Chat robots are here to stay, and will improve in the near future. Here’s how to use them to get better ROI.
The age of immediate engagement and artificial intelligence has made it possible for people to hold a decent conversation with non-living things. I am talking about the chatbots—a derivative of “chat robots” which are nothing but a computer programme that sits in a boring server and simulates how a human being would communicate, using auditory or textual methods. With over 300,000 of them on Facebook Messenger alone, in the past year, you’ve probably spoken to at least one. I bet there will even be a day when a chatbot might talk to another chatbot to get things done. At the Google I/O event, the search behemoth showcased how a Google Assistant could converse with a human to place reservations at a restaurant in your name. One day, chatbots might be so ubiquitous that a Google Assistant would converse with said restaurant’s chatbot.
Now the question is, do you have a bot in place? If yes, is it ready for this kind of scenario? Or do you really need one for such a scenario? Big companies are cashing in, with Apple’s Siri and Amazon Alexa reaching celebrity status with their myriad of abilities and natural speech that is sometimes even sassy. With the help of their user base, these big companies improve their chatbots as they have access to what is needed to make things work, i.e. data.
Businesses looking into getting one or have one in place know that chatbot can help them get that additional data that they need for better analysis on various aspects of their prospects or existing customers.
But the question remains: how do companies yield an ROI from chatbots?
While chatbots might not be something we “need” right now or might not even be “perfect”, they are ultimately an investment for the future, there are small wins here and there: by incorporating it in customer service, for example, companies can trim business costs, speed up problem solving, and shorten the pathway towards conversion.
The solution lies in how to use the technology in your overall business strategy—including in crafting the content and integrating it in the customer journey and experience. To start, you will need to figure out what chatbot your company needs, or essentially, how much is worth investing right now.
Types of chatbots
The behaviour of this type of chatbot depends on a predefined set of questions. For every step, the user is given a set of options—presented to the user with a text, voice, or touch response. Each choice determines the next step in the conversation. Following this programmed questionnaire, conversations with this type of chatbot can only follow a certain predetermined path.
Short for Natural Language Processing, NLP is a computer science subfield that is concerned with how computers can process and analyse natural language data. A chatbot utilising NLP or NLU i.e. Natural Language Understanding thus is capable of interpreting and classifying messages using intent and then deriving meaning. It is sophisticated enough to break down sentences into its data components called entities.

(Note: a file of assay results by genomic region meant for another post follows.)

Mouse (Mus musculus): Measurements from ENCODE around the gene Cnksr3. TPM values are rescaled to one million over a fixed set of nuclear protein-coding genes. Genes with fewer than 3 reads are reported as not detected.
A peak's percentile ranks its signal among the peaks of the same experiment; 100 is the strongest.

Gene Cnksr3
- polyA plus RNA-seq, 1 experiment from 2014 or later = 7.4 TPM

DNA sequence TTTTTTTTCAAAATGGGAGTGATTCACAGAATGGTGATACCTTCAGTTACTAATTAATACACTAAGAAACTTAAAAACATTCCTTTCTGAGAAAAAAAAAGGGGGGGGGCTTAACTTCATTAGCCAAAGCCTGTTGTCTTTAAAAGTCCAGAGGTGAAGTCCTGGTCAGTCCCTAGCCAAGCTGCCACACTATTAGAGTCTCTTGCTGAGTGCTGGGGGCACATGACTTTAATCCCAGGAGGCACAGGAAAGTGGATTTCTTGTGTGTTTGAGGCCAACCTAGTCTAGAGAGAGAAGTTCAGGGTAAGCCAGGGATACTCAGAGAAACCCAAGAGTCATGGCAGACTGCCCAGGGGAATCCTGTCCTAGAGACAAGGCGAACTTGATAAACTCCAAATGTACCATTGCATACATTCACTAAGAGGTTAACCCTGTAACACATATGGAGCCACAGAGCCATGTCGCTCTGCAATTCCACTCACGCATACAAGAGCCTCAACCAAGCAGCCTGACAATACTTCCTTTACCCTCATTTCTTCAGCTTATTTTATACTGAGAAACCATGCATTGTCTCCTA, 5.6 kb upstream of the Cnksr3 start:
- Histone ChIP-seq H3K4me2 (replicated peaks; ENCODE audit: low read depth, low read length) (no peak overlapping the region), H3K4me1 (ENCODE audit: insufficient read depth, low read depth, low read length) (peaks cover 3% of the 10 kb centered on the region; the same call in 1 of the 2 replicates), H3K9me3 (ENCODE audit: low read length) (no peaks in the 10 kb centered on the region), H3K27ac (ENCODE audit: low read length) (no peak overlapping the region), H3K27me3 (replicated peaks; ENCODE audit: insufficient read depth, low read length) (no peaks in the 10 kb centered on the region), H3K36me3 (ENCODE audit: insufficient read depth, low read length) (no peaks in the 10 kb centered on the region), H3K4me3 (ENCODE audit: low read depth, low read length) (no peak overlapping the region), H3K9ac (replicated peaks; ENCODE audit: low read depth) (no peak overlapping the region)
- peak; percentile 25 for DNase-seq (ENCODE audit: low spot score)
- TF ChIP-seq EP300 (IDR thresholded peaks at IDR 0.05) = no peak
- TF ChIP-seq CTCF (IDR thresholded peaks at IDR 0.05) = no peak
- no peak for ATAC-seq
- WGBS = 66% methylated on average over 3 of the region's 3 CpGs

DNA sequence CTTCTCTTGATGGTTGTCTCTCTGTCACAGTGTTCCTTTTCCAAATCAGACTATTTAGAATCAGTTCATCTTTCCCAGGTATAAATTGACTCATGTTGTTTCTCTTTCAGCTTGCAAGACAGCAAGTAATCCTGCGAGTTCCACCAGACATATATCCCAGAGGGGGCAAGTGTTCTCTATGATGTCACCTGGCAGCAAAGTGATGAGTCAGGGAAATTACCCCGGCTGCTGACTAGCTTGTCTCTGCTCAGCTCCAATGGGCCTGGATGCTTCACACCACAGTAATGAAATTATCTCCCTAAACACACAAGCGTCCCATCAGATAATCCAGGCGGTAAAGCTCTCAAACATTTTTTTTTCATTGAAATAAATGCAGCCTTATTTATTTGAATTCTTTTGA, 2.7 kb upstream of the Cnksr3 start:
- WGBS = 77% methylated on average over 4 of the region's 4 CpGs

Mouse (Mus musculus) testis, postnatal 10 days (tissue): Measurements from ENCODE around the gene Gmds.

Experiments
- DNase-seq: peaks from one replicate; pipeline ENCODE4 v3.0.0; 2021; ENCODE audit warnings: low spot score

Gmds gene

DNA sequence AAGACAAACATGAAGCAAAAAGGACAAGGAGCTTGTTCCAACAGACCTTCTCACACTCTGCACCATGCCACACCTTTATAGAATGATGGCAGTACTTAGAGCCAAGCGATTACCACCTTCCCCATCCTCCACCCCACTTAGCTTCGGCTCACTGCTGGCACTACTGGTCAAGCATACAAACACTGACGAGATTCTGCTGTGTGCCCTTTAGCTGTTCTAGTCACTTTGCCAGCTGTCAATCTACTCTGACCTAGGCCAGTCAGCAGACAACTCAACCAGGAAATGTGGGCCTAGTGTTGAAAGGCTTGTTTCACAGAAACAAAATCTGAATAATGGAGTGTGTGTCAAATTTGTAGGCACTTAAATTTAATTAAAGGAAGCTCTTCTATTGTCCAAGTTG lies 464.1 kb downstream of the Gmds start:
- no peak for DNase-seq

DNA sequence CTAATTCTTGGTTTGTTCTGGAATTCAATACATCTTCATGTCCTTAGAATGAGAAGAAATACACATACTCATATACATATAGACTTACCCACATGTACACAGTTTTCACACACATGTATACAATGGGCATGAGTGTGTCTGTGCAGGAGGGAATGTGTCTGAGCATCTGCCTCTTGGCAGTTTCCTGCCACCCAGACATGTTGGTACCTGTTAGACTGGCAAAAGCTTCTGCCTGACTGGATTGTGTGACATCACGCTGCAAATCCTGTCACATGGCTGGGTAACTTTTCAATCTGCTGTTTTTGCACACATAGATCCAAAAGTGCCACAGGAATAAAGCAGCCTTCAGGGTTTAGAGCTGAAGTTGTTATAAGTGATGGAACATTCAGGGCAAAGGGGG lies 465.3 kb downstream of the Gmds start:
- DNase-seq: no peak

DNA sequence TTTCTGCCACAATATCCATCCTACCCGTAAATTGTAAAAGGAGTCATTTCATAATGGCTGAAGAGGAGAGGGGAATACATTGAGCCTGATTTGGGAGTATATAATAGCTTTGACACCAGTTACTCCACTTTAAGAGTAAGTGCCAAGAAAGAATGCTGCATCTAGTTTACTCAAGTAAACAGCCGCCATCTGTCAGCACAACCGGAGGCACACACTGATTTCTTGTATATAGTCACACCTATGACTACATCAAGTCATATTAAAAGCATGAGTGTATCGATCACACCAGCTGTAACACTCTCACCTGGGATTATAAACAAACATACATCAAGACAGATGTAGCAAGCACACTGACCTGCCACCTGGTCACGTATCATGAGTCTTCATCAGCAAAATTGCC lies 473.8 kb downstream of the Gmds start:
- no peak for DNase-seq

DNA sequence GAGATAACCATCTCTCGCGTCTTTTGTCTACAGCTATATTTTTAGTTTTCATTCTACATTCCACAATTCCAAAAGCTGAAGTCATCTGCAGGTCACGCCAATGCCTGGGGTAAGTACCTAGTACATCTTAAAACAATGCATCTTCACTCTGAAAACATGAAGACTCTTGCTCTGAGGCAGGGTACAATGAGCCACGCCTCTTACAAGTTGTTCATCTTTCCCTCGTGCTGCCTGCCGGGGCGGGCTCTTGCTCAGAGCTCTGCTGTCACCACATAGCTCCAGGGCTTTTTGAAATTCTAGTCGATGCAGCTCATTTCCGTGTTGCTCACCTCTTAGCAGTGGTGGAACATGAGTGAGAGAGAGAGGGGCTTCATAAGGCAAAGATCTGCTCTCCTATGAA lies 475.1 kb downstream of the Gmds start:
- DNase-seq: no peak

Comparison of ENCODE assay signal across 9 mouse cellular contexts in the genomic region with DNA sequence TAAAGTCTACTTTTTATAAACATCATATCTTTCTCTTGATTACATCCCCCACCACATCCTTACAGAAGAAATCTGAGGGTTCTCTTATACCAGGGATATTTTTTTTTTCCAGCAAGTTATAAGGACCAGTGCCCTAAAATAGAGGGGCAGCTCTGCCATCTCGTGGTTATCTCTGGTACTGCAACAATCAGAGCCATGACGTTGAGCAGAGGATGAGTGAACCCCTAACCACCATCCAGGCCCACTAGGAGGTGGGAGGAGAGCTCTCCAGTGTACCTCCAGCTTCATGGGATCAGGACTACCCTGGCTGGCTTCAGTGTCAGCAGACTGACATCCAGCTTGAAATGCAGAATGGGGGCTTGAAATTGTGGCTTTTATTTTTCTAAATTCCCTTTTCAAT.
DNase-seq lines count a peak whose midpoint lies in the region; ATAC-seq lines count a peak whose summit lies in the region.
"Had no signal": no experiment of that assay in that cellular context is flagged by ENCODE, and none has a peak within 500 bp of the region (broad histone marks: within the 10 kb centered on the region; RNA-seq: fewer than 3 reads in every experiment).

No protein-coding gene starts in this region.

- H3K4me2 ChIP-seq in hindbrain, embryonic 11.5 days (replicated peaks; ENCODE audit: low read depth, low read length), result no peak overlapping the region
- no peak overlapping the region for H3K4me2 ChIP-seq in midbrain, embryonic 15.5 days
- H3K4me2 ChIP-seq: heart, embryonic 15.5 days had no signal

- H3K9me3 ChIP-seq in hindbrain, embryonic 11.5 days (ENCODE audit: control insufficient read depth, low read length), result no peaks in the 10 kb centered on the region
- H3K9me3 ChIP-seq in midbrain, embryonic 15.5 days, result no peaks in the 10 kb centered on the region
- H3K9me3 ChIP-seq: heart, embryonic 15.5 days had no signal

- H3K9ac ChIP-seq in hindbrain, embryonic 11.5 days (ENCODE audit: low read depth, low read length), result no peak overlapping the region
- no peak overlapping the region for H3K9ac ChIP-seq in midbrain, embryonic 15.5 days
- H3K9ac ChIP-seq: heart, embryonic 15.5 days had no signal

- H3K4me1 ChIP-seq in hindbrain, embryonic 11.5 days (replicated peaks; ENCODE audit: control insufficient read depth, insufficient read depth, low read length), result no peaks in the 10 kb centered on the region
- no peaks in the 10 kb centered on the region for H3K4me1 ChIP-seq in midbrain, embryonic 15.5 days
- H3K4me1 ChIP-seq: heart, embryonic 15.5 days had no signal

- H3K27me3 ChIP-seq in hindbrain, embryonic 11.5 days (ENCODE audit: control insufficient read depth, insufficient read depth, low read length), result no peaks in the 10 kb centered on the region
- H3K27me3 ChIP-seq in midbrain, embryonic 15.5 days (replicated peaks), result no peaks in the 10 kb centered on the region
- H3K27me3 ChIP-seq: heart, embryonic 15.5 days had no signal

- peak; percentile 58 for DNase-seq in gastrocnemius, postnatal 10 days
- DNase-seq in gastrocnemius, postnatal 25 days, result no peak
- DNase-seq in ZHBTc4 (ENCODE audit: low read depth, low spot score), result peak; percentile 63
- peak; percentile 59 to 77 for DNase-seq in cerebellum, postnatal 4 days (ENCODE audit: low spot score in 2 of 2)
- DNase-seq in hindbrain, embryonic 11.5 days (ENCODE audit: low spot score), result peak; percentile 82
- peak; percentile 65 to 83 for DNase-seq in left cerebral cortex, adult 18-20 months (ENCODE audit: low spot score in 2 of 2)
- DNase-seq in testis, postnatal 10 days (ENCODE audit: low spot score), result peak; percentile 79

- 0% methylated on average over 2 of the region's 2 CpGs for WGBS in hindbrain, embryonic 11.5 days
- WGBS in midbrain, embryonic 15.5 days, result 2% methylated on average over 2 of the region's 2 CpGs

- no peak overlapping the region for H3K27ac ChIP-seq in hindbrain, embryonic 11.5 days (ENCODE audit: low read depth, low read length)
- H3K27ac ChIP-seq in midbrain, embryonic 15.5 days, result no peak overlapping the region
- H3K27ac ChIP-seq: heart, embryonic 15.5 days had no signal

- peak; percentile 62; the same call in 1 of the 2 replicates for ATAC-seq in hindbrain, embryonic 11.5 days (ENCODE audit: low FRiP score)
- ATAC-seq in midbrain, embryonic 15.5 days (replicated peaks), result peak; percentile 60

Service or Action chatbots:
Chatbots under this category ask for relevant data from the user (such as flight details) in order to take or complete an action (such as flight updates). These chatbots are built on top of basic NLP-based chatbots, and they utilise data captured in the form of entities to take action. They might not be built with a thought of conversational bot and hence these chatbots need not sound sophisticated, but are fancy enough that they are capable of understanding what the user is saying, run an API according to that action in backend and get the job done with displaying the final result. They just need to make the customer inquiry process faster and more efficient.
These chatbots are the most advanced kind of conversational bots, with Siri and Alexa falling into this category. Utilising Machine Learning and Artificial Intelligence, the bots learn to understand different keywords, questions or commands in the manner that an actual person would phrase them. They learn from repeated experiences and improve as they mature.
These combine bots and humans: frequent and simple requests are attended to faster by bots, while complex requests that bots are unable to attend to are redirected to humans. This type of chatbot combines the best of both worlds, reducing the customer service cost and increasing customer satisfaction at the same time.
After figuring out the chatbot that is most appropriate for your needs, consider these:
What kind of output are you looking for? There’s a plethora of chatbot platforms and corresponding merits. Do you need your chatbot to be embedded on your site? Do you need it to be integrated with another enterprise software platform? And more importantly, are you technically capable to use the selected platform with ease?
You will need to decide if the chatbot code will be the basis for use in other platforms, and if you will use an API (application programming interface) which will allow it to communicate with another app, like Facebook. Are there any webhooks or API’s that you can integrate with your system at a later stage and will that be supported with current type of chatbot you are working with?
Do you want your chatbot to become smarter and smarter, or do you just need it to perform basic tasks? True, it is more attractive to have your own witty, sassy Siri, but do you really need it?
What happens to the data you’ve managed to gather? Do you want to pass the data on to a customer relationship management (CRM) software directly? Moreover, does your data gathering comply with data regulations such as the GDPR?
The entire process to finish a project from end-to-end can be challenging, but feel free to contact us for expert advice. Allow us to cop a line from our favourite robots:
“What can we do for you?”